Horsetail stems are without functional leaves, so they dont tolerate much shading.
Densely plant areas with horsetail to shade them out and reduce spore germination.

Use of landscape fabric can help horsetail from getting established in an area because
germinating spores cant grow through the fabric. Covering an infested area with fabric
can help suppress re-growth but, because of their aggressive rhizomes, they often run to
the edge of the fabric and emerge there. Layers of bark mulch, sawdust, or other plant
material will not control horsetail.

There are currently no biological control methods available for controlling horsetail.

1995 Saint Mary's College of California

Manual / Mechanical
For established patches, efforts should be directed at depleting the food reserves in the
rhizomes. Complete removal of the tops about 2 weeks after each emergence for 3 to 4
years has provided effective control. Tilling can make the problem worse by spreading the
rhizomes into new areas. In a study in Quebec, Canada, horsetail was removed by hoeing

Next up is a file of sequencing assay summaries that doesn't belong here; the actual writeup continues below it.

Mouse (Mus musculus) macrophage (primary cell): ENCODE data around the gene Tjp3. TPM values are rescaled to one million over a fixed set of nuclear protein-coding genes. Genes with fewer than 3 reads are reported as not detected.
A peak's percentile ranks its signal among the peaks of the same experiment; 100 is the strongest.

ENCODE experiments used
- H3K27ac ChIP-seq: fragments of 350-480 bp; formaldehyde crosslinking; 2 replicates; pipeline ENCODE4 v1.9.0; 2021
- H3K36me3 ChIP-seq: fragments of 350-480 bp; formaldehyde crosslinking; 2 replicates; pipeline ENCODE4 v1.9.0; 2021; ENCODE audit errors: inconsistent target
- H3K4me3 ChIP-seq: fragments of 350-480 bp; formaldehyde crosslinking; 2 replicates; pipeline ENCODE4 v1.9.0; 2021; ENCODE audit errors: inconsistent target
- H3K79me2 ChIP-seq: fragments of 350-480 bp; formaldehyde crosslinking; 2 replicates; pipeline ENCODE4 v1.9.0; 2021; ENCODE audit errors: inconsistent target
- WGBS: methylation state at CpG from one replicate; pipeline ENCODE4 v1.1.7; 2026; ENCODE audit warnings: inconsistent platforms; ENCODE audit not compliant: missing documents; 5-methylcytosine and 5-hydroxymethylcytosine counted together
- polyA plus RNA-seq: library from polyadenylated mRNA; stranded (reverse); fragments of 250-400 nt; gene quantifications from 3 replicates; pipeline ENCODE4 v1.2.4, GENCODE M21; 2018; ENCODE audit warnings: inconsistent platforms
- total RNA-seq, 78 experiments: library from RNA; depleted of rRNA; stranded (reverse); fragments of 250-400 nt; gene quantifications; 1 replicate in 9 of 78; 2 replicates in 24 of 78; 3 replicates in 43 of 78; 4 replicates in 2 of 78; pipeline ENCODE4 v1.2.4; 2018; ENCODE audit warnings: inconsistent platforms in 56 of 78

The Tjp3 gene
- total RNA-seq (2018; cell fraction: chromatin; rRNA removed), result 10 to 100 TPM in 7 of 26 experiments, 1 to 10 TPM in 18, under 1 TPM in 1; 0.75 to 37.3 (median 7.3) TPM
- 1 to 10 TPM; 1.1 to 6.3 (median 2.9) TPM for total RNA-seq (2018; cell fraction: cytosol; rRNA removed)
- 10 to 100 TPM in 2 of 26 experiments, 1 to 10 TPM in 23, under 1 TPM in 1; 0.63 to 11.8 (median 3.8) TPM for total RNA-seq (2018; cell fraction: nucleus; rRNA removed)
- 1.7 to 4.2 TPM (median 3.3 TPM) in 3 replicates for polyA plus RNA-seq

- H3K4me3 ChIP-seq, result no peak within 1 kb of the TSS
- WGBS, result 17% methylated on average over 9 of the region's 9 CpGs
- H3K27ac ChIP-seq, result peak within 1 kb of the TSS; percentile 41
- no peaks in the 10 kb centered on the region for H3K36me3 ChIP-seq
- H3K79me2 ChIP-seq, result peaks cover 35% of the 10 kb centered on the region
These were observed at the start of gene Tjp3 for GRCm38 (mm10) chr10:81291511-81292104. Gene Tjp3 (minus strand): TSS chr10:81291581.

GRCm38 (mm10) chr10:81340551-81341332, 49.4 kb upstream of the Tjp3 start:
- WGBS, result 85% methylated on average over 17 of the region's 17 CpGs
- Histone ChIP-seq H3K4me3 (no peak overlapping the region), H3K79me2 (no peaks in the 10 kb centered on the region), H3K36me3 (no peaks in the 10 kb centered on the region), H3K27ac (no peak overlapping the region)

16 times, but had no impact on re-growth.

Because of its hard, waxy cuticle, high silica content, and aggressive rhizomes, horsetail
is very difficult to control with herbicides. Currently, glyphosate is the only systemic
herbicide active ingredient that is effective in horsetail control and is considered low in
hazard by Thurston Countys pesticide review process. Spot treatment applications with a
2% glyphosate concentration can be used with some success, though one should expect
that re-treatment will be necessary. Many herbicide products have an initial glyphosate
concentration of 41% (example: Roundup Pro, Glyfos , etc.). Follow the label directions
to dilute to a 2% concentration. Pre-mixed, ready to use glyphosate products do not contain